TikTok's Chinese parent company ByteDance denies it's willing to sell platform as US ban looms

ByLaura He, CNNWire
Friday, April 26, 2024
Tiktok's Chinese parent company says it has no plans to sell
Tiktok's Chinese parent company says it has no plans to sell

TikTok's Chinese parent company ByteDance said Thursday that it has no plans to sell the social media platform, its first official response on the fraught issue since President Joe Biden signed a bill that could lead to a nationwide ban of the wildly popular app.

"Foreign media reports that ByteDance is exploring the sale of TikTok are untrue," the Beijing-based company said in a statement on Toutiao, a news aggregation app that it owns and is popular in mainland China.

"ByteDance doesn't have any plan to sell TikTok," it said.

The statement was in direct response to an article by the Information on Thursday that said Bytedance was exploring scenarios for selling TikTok's US business without the algorithm that recommends videos to TikTok users.

SEE ALSO: US banning TikTok? Your key questions answered

In the statement, Bytedance attached screenshots of the Information's report, which cited three people with knowledge of deliberations.

Until now Beijing-based ByteDance, the parent company of TikTok and a host of other apps, had remained quiet on this week's legislation in the US pushing for a forced sale. Chinese authorities have also been muted since the bill was signed into law despite Beijing previously making clear it would oppose any such measure.

Congress passed the bill this week as part of a wide-ranging foreign aid package to support Israel and Ukraine. It was approved by the House on Saturday, and by the Senate on Tuesday.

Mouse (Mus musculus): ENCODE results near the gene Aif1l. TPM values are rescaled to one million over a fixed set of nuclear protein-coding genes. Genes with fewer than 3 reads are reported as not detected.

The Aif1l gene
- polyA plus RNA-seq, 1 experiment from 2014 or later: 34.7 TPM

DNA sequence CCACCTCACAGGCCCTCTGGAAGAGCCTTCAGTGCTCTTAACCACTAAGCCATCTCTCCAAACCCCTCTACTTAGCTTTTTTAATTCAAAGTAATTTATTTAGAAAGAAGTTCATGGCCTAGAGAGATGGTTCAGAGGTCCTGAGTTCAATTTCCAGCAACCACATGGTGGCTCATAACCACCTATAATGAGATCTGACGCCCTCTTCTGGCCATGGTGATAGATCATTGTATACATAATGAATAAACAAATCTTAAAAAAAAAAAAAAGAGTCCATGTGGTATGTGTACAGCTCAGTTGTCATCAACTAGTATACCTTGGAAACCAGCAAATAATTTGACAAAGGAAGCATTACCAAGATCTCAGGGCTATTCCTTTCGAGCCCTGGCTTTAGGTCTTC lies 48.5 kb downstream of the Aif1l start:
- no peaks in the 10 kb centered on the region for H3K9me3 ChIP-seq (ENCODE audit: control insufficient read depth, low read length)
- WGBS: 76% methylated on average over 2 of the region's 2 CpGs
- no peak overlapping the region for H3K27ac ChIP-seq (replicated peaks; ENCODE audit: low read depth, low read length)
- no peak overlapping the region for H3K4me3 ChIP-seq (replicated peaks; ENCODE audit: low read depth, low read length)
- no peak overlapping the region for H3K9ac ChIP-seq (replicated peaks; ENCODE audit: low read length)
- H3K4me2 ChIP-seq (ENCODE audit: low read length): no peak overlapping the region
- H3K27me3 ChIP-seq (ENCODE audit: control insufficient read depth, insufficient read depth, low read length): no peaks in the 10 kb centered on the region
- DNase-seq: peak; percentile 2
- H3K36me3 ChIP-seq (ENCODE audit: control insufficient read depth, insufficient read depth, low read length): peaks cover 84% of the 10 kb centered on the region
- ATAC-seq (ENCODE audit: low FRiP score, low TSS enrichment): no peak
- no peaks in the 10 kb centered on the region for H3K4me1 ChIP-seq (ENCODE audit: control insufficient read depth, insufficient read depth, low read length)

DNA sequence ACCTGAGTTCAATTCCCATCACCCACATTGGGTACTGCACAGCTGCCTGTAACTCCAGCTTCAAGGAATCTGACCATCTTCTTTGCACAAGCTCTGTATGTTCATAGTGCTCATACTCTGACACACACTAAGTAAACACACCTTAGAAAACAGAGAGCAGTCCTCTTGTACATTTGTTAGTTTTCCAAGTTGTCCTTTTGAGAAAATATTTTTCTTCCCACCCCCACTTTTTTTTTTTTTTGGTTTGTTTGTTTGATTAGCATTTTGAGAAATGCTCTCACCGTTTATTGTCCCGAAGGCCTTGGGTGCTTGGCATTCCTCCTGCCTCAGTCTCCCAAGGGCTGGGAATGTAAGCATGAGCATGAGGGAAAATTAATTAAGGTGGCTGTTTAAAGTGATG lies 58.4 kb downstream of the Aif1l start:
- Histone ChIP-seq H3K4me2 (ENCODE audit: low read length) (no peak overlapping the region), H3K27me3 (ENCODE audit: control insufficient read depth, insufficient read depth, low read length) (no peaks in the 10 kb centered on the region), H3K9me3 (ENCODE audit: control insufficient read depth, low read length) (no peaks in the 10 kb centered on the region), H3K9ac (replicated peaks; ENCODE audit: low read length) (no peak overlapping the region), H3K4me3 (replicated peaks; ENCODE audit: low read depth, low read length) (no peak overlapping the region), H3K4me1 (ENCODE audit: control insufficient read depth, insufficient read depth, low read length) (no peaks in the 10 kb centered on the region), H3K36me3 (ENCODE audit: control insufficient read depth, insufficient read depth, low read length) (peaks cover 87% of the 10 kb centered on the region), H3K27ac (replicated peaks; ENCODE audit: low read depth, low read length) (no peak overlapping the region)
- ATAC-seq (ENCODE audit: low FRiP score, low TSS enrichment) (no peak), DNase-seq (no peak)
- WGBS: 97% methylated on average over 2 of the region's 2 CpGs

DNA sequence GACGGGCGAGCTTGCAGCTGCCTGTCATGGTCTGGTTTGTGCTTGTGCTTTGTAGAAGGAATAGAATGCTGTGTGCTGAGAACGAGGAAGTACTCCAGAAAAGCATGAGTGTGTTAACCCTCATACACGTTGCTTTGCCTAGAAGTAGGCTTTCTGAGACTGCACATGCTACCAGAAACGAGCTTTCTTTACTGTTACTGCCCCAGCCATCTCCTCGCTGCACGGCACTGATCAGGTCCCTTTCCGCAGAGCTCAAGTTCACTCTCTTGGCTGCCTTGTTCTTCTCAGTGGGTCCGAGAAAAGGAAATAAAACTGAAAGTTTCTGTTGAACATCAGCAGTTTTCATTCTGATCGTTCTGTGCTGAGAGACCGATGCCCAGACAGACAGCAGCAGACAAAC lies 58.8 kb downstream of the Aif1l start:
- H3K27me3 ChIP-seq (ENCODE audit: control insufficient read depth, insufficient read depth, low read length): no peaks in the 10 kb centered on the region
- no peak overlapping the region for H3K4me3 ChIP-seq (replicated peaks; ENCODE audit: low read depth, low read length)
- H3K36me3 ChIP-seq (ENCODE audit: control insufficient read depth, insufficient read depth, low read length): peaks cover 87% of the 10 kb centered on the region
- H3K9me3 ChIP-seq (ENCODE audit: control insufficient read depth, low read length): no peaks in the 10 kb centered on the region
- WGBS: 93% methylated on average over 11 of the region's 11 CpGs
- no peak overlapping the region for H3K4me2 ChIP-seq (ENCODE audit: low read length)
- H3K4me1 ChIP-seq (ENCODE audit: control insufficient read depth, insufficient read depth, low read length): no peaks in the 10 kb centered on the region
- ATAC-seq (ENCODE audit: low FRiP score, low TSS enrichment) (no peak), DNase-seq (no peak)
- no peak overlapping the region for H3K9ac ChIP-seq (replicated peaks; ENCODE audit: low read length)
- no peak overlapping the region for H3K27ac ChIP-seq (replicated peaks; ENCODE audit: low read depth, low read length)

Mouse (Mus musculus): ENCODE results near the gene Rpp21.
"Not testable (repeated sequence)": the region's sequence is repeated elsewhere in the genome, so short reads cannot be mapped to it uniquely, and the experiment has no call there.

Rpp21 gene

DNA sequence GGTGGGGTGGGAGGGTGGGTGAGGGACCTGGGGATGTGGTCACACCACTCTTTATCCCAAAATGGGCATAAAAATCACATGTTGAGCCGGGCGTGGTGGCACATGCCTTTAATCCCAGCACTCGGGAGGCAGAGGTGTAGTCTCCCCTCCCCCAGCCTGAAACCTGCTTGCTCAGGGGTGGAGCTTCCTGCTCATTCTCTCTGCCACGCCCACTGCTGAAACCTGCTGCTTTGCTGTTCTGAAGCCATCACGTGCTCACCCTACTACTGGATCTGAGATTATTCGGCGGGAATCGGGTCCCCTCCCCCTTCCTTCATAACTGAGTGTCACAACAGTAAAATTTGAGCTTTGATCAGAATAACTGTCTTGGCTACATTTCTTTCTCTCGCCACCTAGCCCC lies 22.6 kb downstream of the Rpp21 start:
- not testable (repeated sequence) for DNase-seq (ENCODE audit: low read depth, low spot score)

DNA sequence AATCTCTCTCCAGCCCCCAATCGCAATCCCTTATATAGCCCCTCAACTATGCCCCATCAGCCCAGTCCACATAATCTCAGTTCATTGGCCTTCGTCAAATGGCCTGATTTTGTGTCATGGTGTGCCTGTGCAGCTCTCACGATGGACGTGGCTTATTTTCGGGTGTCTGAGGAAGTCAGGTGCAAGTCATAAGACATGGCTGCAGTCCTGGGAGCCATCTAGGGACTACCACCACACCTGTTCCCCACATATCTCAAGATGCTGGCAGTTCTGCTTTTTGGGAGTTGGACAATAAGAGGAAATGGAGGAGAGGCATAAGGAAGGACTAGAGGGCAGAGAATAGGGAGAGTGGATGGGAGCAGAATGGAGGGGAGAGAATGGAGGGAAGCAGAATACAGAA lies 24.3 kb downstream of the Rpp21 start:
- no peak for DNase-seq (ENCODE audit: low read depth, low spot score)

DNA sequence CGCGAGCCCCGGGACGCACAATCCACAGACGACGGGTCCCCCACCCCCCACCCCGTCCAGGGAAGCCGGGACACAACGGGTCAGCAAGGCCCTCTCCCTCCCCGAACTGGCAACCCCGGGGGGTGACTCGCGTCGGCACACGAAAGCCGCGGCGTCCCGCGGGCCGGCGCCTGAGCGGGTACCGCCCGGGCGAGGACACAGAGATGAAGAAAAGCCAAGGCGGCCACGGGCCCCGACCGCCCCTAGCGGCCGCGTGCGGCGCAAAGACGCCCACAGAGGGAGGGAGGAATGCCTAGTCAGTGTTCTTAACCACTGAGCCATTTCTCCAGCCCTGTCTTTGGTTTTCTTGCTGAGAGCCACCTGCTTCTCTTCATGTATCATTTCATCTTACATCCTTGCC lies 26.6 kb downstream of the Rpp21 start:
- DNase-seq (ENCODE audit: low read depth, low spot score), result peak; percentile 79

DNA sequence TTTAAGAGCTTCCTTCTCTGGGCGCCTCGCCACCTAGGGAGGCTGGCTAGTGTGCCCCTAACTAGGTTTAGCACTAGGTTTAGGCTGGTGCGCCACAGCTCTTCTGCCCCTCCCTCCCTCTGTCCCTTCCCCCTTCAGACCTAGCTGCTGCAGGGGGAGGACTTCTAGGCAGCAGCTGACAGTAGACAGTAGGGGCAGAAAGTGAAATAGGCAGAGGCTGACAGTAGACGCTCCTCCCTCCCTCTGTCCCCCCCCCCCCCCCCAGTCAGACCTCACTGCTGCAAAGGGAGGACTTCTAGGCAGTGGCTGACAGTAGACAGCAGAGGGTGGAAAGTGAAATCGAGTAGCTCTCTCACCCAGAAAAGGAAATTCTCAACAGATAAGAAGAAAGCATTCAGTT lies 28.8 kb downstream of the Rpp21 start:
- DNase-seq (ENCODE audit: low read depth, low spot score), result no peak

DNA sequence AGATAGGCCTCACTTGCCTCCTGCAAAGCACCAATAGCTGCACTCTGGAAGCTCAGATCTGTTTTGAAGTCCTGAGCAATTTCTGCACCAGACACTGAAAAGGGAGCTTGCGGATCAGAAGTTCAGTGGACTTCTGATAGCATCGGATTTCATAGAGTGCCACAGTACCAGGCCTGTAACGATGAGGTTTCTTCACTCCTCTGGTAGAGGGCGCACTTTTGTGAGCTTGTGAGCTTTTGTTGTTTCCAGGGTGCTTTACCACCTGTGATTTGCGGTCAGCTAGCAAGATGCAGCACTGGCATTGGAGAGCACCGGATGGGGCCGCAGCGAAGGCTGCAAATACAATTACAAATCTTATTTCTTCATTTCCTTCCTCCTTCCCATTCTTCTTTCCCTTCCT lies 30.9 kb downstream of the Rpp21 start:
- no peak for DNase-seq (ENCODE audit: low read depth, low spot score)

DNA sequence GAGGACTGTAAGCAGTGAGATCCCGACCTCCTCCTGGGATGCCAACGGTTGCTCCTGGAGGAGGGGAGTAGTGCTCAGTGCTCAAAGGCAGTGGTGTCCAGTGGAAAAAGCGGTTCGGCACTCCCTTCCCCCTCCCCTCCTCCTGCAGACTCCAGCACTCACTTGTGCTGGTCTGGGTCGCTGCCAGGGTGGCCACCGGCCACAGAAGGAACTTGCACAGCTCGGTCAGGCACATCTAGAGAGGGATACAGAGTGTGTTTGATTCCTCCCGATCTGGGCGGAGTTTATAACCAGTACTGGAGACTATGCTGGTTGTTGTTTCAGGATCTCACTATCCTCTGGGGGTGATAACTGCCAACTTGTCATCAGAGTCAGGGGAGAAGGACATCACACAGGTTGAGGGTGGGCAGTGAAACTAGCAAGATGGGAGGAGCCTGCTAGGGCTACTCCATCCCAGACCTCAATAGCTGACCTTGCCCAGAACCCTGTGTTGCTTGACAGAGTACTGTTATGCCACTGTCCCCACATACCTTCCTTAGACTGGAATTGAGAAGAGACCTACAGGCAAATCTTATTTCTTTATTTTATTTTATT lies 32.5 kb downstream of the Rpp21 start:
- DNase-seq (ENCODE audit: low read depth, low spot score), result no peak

The legislation poses the most serious risk to TikTok since US officials began raising concerns about the app in 2020. Under what is now US law, TikTok is forced to find a new owner within months or be banned from the United States entirely, its biggest market with 170 million users.

On Wednesday, TikTok's CEO Shou Chew said the company would fight in the courts to stay online in the US.

"Rest assured, we aren't going anywhere," he said in a video posted on the app.

The Chinese government has previously said it strongly opposes a forced sale of TikTok, and has the legal ability to do so. It views TikTok's technology as highly valuable and has taken steps since 2020 to ensure it can veto any sale by ByteDance.

TikTok's algorithms, which keep users glued to the app, are believed to be key to its success. The algorithms give recommendations based on users' behavior, thus pushing videos they want to watch.

US lawmakers have long been concerned about Beijing's influence over the app. In particular, they worry that TikTok could share data with the Chinese government or manipulate content displayed on its platform. So far, there's little evidence to support these concerns.

But as a China-based company, ByteDance is subject to a myriad of national intelligence, data security and cybersecurity laws.

In 2018, China amended its National Intelligence Law, which requires any organization or citizen to support, assist and cooperate with national intelligence work. That means ByteDance is legally bound to help with gathering intelligence.

As a result, a number of countries have banned officials from downloading TikTok onto their phones, but the US law is one of the most sweeping measures taken so far. India banned TikTok entirely in 2020.

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